In this race, ‘tea’ can be a fighting word
Barack Obama has long sought to undercut Hillary Rodham Clinton’s claim that she is the more seasoned candidate because her eight-year stint as a first lady took her to dozens of countries at her husband’s behest.
At a campaign stop in Coralville, Iowa, on Friday, Obama made a comment that caused a backlash from the Clinton campaign.
His exposure to foreign cultures, he said, was rich in a different way.
“It’s that experience, that understanding, not just of what world leaders I went and talked to in the ambassador’s house, who I had tea with, but understanding the lives of people like my grandmother, who lives in a tiny village in Africa,” he said.
The New York senator’s camp took offense -- prompting the Illinois senator’s campaign to insist that no offense was intended.
“It was not directed at Mrs. Clinton,” said Robert Gibbs, an Obama spokesman.
Less than a week before Thursday’s Iowa caucuses, the climate is increasingly pugnacious, with the rival Democratic campaigns rising to virtually any provocation.
On the Republican side, the skirmishes are more direct. Candidates assail one another by name, attack one another in TV ads. But the rules of engagement are different in the Democratic contest. Candidates speak about one another in a kind of code, so as not to be accused of mounting negative attacks. Rarely do they invoke another Democratic candidate’s name.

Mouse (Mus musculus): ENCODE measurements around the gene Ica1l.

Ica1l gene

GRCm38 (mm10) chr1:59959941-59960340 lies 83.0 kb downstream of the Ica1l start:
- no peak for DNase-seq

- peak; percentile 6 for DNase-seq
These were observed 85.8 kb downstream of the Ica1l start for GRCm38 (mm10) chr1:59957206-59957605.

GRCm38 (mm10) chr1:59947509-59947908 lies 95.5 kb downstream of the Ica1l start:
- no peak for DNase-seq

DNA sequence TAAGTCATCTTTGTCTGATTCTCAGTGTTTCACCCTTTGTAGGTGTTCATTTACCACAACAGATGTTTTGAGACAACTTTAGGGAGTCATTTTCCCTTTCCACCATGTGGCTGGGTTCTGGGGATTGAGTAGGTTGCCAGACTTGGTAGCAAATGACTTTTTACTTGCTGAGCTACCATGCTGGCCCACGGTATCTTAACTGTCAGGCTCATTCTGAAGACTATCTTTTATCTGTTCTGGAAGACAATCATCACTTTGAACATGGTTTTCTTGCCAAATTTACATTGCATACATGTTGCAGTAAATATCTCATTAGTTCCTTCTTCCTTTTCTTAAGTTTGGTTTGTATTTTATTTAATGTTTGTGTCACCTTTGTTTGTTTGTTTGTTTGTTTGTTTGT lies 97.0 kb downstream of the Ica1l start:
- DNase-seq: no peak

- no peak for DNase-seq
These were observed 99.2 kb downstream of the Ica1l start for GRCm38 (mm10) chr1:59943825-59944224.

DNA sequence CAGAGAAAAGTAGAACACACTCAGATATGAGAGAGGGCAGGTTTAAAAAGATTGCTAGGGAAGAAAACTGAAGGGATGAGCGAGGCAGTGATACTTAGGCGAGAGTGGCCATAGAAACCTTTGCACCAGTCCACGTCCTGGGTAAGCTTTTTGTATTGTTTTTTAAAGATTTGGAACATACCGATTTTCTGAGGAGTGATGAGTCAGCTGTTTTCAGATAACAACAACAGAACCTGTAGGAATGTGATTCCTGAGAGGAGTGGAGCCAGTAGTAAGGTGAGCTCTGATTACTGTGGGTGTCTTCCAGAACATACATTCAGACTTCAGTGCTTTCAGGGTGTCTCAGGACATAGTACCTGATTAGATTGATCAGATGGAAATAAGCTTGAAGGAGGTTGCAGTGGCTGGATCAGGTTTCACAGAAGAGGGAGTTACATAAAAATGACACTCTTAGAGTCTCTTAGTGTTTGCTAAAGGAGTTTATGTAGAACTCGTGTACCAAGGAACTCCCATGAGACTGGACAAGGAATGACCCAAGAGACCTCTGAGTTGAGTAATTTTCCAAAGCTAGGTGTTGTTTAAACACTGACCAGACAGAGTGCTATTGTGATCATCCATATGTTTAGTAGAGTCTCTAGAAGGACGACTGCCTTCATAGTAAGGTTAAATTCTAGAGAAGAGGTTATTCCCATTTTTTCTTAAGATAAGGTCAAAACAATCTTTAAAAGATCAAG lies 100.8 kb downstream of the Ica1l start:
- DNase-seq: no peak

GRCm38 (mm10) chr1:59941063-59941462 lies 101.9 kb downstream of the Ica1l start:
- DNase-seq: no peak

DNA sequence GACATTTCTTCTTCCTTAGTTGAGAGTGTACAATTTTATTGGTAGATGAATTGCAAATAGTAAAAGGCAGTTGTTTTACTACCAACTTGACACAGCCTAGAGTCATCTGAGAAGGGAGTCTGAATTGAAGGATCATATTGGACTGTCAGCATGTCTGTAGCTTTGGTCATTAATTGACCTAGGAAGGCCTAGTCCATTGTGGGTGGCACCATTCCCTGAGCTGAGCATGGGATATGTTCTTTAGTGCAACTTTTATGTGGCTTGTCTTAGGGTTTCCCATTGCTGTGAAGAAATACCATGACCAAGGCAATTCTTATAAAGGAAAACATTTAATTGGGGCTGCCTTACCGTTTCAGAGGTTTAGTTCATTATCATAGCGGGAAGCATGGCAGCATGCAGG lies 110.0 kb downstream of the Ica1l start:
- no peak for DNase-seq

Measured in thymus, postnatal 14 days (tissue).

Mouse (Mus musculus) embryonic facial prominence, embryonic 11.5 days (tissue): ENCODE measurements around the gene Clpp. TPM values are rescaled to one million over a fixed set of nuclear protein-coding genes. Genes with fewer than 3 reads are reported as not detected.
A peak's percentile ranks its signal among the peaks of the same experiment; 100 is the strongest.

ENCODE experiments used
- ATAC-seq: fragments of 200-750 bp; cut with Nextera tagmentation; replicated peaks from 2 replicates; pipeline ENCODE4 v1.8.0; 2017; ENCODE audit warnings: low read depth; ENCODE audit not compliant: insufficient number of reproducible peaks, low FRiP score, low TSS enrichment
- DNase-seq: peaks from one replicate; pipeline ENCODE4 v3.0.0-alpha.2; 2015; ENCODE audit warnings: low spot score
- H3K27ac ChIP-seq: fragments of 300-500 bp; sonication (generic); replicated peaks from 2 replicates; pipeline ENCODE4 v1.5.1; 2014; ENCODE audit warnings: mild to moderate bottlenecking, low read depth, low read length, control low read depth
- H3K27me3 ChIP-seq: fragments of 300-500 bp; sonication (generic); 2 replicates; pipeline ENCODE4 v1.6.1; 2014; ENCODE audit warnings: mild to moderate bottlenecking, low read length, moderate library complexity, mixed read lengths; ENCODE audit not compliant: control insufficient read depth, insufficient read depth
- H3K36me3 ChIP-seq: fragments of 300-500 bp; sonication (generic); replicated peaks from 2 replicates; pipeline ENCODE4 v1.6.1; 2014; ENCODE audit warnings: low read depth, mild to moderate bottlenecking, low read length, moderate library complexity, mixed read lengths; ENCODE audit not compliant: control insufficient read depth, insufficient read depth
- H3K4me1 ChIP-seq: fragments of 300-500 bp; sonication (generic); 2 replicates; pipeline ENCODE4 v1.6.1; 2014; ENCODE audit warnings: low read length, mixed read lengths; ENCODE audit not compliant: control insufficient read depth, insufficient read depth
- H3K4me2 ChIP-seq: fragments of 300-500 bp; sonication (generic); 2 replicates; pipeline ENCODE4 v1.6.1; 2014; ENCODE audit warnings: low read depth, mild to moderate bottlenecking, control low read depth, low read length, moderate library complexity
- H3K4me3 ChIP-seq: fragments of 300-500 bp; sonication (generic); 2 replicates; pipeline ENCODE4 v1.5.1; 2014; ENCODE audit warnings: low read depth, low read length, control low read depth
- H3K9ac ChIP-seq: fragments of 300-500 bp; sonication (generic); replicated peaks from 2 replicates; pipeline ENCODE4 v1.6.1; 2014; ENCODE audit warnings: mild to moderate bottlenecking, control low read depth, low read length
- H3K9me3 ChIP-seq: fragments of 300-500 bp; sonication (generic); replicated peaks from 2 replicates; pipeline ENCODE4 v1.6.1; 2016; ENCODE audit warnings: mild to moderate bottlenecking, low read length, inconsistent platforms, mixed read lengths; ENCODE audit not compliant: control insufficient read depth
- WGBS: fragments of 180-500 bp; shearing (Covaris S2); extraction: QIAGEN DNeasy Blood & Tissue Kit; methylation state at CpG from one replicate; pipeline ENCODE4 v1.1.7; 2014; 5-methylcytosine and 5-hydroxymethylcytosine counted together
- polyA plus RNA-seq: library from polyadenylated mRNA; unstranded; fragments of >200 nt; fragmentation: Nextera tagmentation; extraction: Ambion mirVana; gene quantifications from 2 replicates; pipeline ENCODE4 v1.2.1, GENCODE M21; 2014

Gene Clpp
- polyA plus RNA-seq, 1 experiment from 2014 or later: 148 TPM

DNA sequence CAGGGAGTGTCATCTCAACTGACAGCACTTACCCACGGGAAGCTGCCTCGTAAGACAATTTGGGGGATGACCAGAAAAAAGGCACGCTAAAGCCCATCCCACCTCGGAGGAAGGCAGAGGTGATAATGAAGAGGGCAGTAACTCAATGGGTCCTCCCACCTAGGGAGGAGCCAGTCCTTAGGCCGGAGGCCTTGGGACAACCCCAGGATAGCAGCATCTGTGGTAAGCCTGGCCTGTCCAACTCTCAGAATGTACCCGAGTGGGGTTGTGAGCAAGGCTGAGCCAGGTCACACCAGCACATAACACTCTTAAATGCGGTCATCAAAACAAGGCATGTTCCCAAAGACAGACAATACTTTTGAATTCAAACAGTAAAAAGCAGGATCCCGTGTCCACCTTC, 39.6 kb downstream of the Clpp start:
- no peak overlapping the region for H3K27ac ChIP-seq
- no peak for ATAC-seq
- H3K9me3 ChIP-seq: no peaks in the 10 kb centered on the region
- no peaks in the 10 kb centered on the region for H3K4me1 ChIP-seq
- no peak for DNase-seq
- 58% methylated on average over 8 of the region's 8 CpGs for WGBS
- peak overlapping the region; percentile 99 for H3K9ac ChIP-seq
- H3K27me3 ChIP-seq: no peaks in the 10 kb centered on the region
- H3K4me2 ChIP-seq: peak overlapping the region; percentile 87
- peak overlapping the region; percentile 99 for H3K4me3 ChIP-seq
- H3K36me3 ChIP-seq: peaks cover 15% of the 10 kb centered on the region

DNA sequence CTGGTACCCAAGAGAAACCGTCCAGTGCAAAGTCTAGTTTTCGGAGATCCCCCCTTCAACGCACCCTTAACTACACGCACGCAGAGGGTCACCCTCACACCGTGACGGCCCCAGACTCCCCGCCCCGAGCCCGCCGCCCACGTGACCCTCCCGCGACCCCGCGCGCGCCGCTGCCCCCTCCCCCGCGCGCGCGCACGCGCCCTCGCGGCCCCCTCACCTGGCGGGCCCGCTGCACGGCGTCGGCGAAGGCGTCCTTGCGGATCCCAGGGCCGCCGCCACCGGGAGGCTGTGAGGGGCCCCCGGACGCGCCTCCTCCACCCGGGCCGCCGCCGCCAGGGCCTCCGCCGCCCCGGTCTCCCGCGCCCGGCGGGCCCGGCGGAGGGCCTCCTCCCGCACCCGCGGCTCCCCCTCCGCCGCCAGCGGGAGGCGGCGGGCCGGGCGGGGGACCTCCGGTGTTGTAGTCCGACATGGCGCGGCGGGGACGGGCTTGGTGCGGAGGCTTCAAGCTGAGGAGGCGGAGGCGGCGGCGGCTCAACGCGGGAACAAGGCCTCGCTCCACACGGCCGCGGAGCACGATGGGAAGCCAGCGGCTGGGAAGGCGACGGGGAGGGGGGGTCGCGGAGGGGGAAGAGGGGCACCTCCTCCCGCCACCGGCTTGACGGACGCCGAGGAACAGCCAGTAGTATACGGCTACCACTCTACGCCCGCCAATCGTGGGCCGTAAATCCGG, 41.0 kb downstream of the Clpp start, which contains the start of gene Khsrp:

But when Clinton, in her stump speech, dismisses people who merely “hope for change,” she is clearly talking about Obama. When she slights people who “demand change,” that’s code for former North Carolina Sen. John Edwards.
Obama never mentioned Clinton in his “tea” reference. But the Clinton people believe the code was in play -- he was talking about her.
The candidate herself did not respond when asked about the “tea” comment at a campaign stop here. But former Secretary of State Madeleine Albright, a Clinton supporter, came out with a statement disputing any notion that Clinton’s overseas trips were cushy.
“Sen. Clinton has been in refugee camps, clinics, orphanages and villages all around the world, including places where tea is not the usual drink,” Albright said.
The dust-up eclipsed Thursday’s controversy over Benazir Bhutto’s assassination in Pakistan.
The Clinton and Obama campaigns feuded over who was exploiting the assassination for political gain. An Obama campaign strategist gave an interview that reminded voters of Clinton’s early support for the war in Iraq. Clinton’s people accused the Obama campaign of “politicizing” Bhutto’s death. Not so, Obama countered.
So it went.
By Friday night, the Obama campaign wanted to cool the “tea” episode. “Speaking of tea, they’re apparently drinking too much coffee over there,” Gibbs said of his rivals.